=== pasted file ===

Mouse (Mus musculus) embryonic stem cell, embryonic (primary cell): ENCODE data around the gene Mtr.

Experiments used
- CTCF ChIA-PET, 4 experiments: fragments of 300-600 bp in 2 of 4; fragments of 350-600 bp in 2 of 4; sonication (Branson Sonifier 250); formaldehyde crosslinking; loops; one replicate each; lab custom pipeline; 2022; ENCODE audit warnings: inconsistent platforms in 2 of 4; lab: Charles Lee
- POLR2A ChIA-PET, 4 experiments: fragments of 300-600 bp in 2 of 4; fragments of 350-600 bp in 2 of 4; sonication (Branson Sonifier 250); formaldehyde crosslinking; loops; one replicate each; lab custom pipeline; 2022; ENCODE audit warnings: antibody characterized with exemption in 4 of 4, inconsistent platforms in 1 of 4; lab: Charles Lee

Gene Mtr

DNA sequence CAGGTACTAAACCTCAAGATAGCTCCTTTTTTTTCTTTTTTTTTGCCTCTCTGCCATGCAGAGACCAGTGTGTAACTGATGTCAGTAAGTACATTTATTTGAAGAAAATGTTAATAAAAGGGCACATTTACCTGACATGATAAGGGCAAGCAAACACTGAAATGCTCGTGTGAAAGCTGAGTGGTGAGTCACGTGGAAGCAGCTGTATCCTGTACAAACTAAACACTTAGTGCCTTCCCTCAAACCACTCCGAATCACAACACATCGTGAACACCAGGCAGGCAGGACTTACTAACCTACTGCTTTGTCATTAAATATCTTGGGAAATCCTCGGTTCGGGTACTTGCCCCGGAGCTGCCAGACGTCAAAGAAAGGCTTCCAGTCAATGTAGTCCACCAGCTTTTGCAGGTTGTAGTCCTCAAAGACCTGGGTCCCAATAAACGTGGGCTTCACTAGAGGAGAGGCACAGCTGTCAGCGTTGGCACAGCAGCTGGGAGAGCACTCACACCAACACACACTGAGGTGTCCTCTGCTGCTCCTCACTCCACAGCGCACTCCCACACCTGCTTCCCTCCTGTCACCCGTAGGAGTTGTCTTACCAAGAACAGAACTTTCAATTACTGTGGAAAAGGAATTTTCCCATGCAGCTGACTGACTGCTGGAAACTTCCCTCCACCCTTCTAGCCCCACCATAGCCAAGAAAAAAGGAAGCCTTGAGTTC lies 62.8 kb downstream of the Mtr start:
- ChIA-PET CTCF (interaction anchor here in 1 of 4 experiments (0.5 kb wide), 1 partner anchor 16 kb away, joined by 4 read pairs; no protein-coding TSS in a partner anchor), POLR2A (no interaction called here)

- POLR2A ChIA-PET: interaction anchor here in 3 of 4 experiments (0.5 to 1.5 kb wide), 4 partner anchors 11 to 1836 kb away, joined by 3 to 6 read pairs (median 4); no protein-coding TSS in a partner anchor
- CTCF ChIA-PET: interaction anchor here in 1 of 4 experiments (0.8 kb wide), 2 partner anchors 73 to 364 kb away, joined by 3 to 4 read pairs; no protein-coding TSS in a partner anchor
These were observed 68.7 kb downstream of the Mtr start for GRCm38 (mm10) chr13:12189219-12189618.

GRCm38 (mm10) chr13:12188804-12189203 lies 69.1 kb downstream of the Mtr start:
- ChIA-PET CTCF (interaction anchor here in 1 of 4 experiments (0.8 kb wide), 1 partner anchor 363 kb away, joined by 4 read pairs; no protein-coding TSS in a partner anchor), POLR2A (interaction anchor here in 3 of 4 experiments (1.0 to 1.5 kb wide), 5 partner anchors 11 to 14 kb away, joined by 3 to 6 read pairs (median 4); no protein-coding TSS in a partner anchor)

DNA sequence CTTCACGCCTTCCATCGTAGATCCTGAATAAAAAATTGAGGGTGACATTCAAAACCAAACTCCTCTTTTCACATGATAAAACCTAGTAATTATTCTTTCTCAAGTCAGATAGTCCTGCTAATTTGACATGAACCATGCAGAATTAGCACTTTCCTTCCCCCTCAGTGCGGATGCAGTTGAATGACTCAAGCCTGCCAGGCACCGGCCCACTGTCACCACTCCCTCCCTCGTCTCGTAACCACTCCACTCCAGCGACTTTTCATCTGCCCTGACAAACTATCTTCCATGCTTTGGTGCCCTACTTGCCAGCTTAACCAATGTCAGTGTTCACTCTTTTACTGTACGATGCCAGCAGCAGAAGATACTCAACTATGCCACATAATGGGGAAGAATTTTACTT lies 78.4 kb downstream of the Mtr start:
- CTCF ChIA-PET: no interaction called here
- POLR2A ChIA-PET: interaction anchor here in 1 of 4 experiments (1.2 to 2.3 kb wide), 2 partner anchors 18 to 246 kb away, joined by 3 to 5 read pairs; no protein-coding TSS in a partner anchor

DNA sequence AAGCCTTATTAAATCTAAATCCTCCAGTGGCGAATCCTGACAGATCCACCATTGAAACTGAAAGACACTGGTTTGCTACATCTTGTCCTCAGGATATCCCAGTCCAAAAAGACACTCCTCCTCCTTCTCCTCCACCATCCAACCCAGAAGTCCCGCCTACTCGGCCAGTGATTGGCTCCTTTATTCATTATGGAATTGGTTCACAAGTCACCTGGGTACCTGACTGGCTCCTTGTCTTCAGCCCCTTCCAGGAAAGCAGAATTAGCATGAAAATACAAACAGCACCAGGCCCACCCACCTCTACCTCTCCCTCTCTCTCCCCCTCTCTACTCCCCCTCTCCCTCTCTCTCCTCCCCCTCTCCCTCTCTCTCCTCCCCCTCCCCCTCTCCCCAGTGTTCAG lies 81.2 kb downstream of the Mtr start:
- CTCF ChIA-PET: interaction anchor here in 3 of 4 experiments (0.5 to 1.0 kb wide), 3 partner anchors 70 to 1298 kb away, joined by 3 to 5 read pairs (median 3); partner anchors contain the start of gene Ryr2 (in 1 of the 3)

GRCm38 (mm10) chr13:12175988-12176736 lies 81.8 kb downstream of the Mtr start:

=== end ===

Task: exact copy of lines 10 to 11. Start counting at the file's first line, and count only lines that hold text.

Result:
These were observed 68.7 kb downstream of the Mtr start for GRCm38 (mm10) chr13:12189219-12189618.

GRCm38 (mm10) chr13:12188804-12189203 lies 69.1 kb downstream of the Mtr start: